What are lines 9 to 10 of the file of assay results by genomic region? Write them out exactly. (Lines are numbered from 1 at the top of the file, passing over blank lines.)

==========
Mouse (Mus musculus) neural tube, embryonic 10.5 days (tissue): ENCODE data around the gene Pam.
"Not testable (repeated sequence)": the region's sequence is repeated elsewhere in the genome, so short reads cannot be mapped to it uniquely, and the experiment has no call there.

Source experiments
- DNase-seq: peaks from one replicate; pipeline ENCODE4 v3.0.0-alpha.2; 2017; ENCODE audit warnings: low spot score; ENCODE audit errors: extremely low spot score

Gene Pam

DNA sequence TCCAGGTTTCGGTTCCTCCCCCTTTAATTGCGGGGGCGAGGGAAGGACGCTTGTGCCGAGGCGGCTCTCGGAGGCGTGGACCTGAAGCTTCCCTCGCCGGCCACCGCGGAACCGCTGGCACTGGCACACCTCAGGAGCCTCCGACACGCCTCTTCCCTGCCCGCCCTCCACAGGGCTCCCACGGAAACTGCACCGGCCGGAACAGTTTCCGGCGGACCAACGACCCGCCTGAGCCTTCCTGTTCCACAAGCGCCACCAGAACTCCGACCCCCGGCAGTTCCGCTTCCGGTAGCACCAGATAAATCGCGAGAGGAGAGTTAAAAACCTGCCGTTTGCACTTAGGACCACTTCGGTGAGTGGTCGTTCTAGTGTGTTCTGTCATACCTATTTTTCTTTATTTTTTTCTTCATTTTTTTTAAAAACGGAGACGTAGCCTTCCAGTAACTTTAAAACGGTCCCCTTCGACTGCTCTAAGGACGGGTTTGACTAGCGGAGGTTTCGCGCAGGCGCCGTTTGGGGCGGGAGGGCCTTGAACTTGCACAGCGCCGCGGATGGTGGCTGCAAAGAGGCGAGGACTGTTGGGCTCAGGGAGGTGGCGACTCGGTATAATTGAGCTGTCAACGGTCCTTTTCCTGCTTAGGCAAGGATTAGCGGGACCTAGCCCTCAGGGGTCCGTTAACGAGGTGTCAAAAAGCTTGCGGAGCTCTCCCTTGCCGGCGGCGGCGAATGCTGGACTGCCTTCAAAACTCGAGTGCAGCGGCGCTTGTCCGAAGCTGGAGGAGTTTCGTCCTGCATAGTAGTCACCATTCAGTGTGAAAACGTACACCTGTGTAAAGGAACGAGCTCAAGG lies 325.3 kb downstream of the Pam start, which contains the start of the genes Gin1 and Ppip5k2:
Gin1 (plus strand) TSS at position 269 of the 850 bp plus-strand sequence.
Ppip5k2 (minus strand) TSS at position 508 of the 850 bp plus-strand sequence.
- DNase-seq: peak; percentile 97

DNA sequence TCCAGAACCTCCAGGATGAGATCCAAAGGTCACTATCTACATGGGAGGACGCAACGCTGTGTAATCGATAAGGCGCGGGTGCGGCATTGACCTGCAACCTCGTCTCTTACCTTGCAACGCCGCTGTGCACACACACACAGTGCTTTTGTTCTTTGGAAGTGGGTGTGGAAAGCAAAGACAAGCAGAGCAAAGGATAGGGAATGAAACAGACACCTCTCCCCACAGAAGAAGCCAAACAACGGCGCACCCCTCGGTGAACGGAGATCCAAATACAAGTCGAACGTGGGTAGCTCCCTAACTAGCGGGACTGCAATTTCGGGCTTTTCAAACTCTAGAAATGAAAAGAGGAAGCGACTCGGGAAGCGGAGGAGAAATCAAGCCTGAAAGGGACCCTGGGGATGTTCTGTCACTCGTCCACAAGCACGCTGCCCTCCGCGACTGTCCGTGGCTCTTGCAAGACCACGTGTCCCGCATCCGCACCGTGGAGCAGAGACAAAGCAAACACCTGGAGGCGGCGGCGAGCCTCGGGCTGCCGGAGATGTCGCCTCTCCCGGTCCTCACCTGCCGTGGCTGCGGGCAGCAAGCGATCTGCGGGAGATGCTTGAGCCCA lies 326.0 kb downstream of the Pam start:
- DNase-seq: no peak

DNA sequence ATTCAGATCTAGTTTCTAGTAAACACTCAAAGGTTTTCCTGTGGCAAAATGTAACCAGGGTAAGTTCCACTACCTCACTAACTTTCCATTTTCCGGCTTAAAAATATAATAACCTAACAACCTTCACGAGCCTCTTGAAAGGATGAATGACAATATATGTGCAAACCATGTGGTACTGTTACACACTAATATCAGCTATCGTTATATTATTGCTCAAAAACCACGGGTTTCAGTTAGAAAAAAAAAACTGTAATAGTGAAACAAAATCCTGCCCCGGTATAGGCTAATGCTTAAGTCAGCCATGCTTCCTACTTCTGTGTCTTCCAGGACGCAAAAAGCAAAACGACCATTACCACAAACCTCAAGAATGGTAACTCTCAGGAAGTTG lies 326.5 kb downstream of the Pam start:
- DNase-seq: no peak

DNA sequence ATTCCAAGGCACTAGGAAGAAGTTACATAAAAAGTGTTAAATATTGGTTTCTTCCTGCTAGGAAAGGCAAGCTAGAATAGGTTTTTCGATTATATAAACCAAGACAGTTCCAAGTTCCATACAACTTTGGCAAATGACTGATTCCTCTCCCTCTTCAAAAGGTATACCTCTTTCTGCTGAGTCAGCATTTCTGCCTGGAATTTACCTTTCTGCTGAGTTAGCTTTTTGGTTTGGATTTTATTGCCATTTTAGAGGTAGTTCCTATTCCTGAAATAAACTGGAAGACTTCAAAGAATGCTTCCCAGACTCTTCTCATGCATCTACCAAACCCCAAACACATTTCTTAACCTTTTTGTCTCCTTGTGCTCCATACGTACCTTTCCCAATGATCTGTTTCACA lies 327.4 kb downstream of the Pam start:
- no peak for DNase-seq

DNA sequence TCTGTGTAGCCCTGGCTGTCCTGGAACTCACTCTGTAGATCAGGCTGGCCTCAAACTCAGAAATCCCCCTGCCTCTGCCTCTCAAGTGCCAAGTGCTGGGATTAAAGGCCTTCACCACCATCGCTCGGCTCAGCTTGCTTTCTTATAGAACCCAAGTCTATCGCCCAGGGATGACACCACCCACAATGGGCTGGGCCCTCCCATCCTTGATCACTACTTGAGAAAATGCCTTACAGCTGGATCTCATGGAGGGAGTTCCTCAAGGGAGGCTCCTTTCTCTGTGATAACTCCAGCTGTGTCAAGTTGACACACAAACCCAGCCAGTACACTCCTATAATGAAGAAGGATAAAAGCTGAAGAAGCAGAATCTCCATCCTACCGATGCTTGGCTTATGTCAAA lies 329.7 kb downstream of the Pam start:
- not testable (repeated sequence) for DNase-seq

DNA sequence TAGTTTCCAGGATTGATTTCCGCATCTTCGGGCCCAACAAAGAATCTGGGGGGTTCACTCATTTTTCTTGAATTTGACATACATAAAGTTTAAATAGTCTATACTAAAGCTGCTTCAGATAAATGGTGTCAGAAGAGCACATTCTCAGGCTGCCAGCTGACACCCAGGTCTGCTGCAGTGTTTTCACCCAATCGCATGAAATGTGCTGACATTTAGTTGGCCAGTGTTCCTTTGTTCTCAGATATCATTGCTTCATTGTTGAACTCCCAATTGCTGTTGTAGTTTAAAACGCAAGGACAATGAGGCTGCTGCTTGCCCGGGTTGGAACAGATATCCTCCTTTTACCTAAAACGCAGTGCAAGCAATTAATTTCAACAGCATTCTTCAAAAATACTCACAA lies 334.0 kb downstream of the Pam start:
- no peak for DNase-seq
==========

- DNase-seq: peak; percentile 97

DNA sequence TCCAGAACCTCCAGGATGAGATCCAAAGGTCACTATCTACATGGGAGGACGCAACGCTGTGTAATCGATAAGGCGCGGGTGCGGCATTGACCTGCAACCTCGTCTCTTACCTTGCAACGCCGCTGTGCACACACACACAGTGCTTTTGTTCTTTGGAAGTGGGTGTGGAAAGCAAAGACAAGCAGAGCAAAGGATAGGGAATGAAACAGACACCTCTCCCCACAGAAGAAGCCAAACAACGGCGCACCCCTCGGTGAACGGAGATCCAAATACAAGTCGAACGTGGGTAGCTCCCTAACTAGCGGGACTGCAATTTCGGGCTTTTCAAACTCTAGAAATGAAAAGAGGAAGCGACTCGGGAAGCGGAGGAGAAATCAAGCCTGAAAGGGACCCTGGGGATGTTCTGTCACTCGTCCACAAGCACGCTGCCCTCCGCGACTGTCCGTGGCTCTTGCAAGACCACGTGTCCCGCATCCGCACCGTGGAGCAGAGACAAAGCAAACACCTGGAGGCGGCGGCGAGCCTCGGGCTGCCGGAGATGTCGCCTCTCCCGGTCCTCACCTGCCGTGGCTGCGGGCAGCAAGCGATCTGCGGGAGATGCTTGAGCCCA lies 326.0 kb downstream of the Pam start: